The invention relates to a method of manufacturing a plurality of optical components, wherein a first face of a block of material is cemented to a carrier and curved grooves are provided in a second face of the block which is situated opposite the first face, the centres of curvature of said grooves being situated at the side of the second face which faces the first face, after which optical fibres are secured in a number of the grooves so that they follow the curvature of the groove, a side portion of said fibres which is situated furthest from the first face being subsequently ground off, a flat ground face thus being formed on each fibre, after which directional couplers are formed by arranging the ground faces of the fibres thus ground against one another, the parts to be arranged on one another being aligned with respect to one another by means of wire-shaped elements which are arranged in the grooves which are not occupied by ground optical fibres.

BACKGROUND OF THE INVENTION

A method of this kind is known, for example from U.S. Pat. No. 4,511,207. However, this document does not disclose how the assembly formed can be separated into individual directional couplers. It has been found in practice that it is very difficult to separate the couplers, having small dimensions and being situated very near to one another, without inflicting damage. True mass production of optical components where large numbers of components are simultaneously manufactured at comparatively low costs, therefore, is not very well feasible. An object of the invention is to improve the method so that a comparatively large number (for example, tens) of components can be simultaneously formed and simply separated.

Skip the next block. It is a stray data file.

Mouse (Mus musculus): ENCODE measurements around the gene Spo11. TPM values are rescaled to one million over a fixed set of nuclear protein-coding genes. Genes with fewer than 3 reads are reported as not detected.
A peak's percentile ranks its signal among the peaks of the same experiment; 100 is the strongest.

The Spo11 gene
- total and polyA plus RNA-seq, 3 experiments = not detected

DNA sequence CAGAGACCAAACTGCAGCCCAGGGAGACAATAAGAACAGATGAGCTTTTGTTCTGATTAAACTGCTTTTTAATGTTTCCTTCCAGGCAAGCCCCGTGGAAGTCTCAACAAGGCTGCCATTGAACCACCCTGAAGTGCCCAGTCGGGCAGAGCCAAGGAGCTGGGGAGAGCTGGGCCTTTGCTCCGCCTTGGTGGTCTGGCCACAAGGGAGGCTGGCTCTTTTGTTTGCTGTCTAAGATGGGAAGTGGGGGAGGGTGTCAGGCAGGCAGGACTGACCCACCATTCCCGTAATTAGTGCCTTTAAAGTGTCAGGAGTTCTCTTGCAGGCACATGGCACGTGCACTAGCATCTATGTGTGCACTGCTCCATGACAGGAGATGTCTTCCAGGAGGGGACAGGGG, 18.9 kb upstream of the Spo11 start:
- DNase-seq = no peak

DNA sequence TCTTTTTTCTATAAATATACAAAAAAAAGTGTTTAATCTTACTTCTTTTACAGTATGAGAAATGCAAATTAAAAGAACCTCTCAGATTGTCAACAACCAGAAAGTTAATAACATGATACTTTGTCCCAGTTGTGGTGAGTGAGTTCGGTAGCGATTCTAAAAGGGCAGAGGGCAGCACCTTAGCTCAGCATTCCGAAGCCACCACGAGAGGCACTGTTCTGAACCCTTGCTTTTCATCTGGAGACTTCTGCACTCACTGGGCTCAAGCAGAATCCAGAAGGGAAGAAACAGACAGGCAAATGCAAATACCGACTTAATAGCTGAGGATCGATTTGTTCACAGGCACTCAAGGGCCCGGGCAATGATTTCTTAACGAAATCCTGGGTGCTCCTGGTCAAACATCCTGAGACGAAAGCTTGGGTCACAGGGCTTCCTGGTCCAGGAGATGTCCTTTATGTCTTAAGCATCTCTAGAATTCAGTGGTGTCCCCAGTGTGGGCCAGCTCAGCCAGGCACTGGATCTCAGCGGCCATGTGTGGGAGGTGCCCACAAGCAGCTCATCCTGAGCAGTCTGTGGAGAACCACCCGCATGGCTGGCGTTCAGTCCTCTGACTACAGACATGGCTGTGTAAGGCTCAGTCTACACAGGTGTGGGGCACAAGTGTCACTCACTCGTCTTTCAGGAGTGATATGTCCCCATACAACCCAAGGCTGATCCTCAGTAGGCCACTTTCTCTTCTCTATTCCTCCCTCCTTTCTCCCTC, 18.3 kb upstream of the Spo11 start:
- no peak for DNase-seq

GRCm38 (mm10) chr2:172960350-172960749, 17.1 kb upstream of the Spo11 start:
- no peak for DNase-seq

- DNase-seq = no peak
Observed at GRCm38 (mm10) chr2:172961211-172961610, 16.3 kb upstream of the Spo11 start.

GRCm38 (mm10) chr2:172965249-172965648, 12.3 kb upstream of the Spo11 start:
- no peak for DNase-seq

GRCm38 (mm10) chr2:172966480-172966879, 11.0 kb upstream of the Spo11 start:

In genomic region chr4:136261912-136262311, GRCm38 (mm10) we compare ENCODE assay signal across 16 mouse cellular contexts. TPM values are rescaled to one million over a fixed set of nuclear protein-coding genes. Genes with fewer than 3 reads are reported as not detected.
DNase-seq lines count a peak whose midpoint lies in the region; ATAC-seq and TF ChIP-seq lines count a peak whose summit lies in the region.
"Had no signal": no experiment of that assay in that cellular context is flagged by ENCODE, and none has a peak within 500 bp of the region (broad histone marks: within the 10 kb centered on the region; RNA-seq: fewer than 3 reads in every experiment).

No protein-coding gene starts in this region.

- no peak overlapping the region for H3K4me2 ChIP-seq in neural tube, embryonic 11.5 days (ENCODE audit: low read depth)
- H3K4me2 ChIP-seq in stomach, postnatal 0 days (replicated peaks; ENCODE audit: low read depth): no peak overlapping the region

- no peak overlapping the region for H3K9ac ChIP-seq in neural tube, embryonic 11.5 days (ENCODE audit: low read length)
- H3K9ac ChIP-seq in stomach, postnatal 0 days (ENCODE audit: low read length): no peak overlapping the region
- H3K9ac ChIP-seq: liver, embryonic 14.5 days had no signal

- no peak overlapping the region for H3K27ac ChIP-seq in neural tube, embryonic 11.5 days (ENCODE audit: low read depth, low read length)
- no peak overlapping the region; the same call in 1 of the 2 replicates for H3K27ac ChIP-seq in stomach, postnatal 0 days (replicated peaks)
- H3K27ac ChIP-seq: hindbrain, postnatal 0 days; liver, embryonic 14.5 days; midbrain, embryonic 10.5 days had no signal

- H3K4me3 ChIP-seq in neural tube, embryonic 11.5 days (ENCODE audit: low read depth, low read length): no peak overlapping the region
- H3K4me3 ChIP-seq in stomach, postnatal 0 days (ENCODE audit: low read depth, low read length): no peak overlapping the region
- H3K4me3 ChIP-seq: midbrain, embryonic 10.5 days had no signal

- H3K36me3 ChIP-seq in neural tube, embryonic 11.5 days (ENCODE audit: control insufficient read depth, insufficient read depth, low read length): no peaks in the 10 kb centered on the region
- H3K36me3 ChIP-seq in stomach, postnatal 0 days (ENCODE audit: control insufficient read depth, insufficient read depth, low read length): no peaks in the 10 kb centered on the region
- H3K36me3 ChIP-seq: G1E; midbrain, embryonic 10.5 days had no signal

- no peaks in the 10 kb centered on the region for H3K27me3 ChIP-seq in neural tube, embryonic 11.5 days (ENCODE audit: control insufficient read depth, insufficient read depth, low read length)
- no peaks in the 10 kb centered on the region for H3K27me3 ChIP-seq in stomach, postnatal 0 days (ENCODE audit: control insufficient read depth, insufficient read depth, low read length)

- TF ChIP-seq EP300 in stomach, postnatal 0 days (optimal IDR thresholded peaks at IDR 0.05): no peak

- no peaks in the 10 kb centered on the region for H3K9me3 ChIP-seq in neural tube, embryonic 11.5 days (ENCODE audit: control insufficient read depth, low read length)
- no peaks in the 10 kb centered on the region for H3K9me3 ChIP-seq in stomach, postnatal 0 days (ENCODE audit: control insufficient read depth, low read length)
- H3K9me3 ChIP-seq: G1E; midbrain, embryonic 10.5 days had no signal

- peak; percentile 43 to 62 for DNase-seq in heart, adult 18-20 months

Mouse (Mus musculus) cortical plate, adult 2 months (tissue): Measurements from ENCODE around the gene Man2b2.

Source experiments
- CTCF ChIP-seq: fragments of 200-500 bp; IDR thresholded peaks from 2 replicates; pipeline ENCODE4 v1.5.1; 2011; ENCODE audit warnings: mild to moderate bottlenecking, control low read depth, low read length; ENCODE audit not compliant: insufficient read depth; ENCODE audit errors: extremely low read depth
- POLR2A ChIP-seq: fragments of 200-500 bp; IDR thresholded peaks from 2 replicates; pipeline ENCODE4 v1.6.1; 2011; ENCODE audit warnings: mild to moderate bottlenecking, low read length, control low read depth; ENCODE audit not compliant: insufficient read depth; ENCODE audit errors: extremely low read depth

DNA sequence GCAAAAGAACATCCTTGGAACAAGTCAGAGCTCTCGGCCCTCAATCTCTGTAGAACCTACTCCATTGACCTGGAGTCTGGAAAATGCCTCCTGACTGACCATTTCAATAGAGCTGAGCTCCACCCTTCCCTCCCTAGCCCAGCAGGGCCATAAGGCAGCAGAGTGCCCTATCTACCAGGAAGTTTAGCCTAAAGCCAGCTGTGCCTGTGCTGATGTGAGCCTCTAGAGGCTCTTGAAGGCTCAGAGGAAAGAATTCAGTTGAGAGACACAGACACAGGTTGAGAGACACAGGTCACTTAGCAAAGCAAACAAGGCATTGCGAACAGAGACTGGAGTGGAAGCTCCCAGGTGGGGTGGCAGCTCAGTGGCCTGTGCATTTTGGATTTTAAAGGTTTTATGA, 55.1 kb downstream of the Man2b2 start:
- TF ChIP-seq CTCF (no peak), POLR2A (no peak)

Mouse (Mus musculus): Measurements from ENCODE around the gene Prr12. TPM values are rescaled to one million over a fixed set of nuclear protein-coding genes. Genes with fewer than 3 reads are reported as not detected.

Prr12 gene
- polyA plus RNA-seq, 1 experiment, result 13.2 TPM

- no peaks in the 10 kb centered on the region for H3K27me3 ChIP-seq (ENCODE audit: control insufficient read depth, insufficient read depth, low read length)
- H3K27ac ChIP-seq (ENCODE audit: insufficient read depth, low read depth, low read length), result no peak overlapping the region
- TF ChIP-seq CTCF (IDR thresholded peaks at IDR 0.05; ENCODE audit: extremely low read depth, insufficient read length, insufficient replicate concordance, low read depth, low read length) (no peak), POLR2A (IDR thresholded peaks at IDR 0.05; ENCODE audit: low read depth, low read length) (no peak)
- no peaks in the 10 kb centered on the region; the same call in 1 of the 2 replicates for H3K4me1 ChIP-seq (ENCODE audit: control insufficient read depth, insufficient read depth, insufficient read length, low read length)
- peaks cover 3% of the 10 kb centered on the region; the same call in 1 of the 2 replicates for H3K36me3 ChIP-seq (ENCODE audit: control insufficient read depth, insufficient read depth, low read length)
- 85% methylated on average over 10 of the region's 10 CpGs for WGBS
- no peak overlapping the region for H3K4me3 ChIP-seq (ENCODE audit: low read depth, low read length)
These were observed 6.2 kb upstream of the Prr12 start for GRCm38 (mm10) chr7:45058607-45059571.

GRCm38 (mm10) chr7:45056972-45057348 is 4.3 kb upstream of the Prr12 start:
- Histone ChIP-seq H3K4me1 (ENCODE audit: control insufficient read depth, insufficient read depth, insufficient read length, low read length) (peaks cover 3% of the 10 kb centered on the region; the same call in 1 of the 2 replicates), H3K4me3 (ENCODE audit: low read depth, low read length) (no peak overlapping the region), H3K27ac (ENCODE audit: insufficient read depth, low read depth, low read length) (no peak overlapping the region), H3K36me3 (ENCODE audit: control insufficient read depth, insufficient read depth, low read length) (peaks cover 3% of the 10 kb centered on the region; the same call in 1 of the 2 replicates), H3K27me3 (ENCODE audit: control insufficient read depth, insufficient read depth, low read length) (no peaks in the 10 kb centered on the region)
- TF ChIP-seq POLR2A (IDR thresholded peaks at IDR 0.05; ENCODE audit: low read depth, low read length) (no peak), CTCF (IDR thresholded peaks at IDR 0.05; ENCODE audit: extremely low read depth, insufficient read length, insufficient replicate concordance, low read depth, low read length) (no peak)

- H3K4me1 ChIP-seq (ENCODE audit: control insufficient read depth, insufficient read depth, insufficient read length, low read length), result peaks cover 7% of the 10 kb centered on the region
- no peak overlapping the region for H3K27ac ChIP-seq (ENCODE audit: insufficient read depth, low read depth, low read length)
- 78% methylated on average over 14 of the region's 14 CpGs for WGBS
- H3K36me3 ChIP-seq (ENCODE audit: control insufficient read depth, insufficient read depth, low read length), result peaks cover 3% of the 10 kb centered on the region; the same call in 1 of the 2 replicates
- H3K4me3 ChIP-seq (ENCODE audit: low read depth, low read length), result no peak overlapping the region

SUMMARY OF THE INVENTION

To this end, the method in accordance with the invention is characterized in that the block of material is shaped as a bar which, after having been cemented to the carrier, is divided, using cuts which extend transversely of its longitudinal direction, into a number of slices which are separately cemented to the carrier, after which each slice is provided with at least one groove which extends parallel to the cuts, the slices being detached from the carrier at a later stage.

Because the block of material is shaped as a bar having a substantial length in comparison with its other dimensions, the spacing of the components formed may be comparatively large, for example 5 mm; however, a large number of components can then still be simultaneously formed, for example twenty in the case of a bar having a length of 100 mm. Because the cuts are provided before the formation of the actual components, these components cannot be damaged during cutting. The slices are detached simply by separating the slices from the carrier, for example by dissolving the cement used in a suitable solvent or by softening it by heating. Generally, damaging of the components is then precluded.